A word about words.
The following comment by Jess Lair in his book "I ain't much baby, but I'm all I've got." applies to much of what I have put on this site. It is, actually, a problem I run into almost daily.
I say one thing and get a reply that seems out of context with what I said because one of the words I used has a different meaning or value to them than it does to me. It can end up to be a constant battle of definition of terms (and that if I know which term is being taken wrongly).
Thus, one one the reasons for this site. For someone doing research it may not apply as much, but for learning about different principles and precepts to be able to read what several people have said about the same thing often helps clarify things.
"We are going to be confronted with one huge problem here and that is that your whole tradition of learning from books and classes has been so word-oriented. The problem with words is that they are very slippery things. And the thing we are tryng to learn here is not words—we are trying to learn living. How can you talk about love? How can you talk about a father hugging a child with words? …
"Well, this is the problem: Words are tricky. And in this book, everything I say to you is wrong. It misses the whole mark. This book is not Truth. Because our finite minds cannot know Truth. We can only try to come as close as possible. And the closest I can come to truth is not in words but in the feeling behind them. So as you read, you must read between the lines because that's as close to Truth as you and I get. And because we are talking ablut an infinitely complex life from a limited, finite view. When you catch me with two inconsistent ideas, the Truth is probably somewhere in between."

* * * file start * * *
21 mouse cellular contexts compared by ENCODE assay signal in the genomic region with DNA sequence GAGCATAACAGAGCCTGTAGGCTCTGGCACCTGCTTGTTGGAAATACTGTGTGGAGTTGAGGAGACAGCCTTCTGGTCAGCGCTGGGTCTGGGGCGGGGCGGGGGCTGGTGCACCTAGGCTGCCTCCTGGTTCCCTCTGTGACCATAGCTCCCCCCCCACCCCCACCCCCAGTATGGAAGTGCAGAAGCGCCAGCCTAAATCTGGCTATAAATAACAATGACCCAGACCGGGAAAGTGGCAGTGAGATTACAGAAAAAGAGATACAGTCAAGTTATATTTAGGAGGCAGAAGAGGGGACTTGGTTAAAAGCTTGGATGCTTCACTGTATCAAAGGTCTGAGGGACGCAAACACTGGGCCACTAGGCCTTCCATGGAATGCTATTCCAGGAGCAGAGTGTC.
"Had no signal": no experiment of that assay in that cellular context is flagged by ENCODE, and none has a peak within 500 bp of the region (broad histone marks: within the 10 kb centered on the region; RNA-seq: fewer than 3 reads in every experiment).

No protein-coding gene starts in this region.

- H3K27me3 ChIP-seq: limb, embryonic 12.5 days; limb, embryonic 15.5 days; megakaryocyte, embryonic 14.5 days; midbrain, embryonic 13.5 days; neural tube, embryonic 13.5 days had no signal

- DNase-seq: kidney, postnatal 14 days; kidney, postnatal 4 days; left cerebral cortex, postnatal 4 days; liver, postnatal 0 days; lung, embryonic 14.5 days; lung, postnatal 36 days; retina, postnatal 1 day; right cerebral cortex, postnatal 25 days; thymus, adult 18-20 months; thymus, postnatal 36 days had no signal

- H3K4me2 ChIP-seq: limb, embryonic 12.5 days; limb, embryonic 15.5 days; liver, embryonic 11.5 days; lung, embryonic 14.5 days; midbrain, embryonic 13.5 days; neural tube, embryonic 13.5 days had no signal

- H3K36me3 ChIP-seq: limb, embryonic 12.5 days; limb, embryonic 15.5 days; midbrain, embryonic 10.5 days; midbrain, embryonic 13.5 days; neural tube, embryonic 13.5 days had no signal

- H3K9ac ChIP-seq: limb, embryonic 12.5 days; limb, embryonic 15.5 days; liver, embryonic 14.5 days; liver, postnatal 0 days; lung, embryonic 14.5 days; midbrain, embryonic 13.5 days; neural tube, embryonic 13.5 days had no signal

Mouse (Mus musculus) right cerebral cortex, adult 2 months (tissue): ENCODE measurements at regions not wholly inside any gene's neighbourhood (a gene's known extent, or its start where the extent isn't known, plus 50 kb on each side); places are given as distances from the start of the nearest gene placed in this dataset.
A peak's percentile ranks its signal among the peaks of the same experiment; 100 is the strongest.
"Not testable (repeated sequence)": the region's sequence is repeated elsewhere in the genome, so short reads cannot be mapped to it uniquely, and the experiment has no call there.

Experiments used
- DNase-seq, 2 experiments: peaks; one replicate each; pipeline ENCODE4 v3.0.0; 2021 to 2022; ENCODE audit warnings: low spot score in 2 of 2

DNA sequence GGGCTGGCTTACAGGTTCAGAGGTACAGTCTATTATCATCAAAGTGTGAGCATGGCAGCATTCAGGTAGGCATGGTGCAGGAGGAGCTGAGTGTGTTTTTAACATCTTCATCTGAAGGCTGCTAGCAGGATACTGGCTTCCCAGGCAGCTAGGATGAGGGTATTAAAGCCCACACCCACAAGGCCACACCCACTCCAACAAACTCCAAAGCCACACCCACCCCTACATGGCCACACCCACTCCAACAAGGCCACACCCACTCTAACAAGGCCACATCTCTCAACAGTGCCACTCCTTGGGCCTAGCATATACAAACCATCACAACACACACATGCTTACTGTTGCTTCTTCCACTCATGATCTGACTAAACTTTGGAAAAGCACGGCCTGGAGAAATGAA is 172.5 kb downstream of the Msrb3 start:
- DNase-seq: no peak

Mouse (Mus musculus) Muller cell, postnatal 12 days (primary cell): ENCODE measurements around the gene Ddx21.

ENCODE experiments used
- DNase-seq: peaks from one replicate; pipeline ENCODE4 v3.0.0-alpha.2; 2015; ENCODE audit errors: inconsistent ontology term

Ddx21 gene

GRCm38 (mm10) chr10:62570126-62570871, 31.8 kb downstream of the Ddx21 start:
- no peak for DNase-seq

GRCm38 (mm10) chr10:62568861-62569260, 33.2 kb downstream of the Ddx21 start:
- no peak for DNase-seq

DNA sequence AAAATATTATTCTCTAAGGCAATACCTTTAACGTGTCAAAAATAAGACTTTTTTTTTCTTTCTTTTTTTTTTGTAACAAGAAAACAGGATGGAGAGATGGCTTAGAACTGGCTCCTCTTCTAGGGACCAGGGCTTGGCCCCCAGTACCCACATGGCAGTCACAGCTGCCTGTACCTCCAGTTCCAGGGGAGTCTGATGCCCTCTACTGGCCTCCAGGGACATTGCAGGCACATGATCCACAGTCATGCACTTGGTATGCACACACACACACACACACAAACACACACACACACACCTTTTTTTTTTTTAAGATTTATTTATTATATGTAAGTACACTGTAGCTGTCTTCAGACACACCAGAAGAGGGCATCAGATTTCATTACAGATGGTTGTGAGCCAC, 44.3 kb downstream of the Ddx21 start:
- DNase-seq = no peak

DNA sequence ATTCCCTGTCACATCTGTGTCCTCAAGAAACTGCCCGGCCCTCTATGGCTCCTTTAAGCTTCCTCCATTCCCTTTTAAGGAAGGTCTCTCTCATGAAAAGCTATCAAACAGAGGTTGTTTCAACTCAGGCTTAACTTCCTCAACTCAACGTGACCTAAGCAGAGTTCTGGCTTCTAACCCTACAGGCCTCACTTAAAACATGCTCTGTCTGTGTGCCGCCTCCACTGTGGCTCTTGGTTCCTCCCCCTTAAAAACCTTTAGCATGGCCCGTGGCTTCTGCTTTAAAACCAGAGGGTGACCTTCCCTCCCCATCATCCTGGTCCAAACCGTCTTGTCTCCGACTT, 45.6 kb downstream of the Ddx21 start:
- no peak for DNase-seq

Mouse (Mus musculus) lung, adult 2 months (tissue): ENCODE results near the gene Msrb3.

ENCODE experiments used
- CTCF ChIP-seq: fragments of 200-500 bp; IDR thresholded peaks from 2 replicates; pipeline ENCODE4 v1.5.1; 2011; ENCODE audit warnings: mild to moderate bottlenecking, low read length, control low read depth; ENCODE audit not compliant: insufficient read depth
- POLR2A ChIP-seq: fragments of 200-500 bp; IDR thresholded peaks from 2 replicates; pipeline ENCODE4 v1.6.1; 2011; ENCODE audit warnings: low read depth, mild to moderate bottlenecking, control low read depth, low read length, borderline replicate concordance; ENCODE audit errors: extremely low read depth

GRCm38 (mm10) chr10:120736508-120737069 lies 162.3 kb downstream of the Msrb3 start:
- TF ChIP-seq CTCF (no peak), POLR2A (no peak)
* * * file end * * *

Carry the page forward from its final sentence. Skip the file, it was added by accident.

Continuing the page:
" …you and I will have to overcome that problem. We're going to have to use words. But we must never make the mistake of confusing the words and the knowledge of the words with anything that is really important. The only thing, the only important objective of this book is to be different. If we are not going to be different, we are just using the words to fool ourselves.
"Now it's very simple for me to teach you a whole lot of new words, a whole lot of new phrases, new explanations and new ways of looking at things. That is very simple. But it is very hard for you to overcome this schooling and bookish tendency so you can see that what we are talking about is a different way of being."
"Read not to contradict and confute, nor to find talk and discourse, but to weigh and consider."
—Sir Francis Bacon
" … . Scattered brotherhoods, religious orders, and small groups explored what seemed to be extraordinary reaches of conscious experience … they had no way to disseminate their discoveries widely … quite suddenly, in this decade … the riches of many cultures are available to whole populations … ." [1.]
"… . If these discoveries of transformation are to become our common heritage for the first time in history, they must be widely communicated." [2.]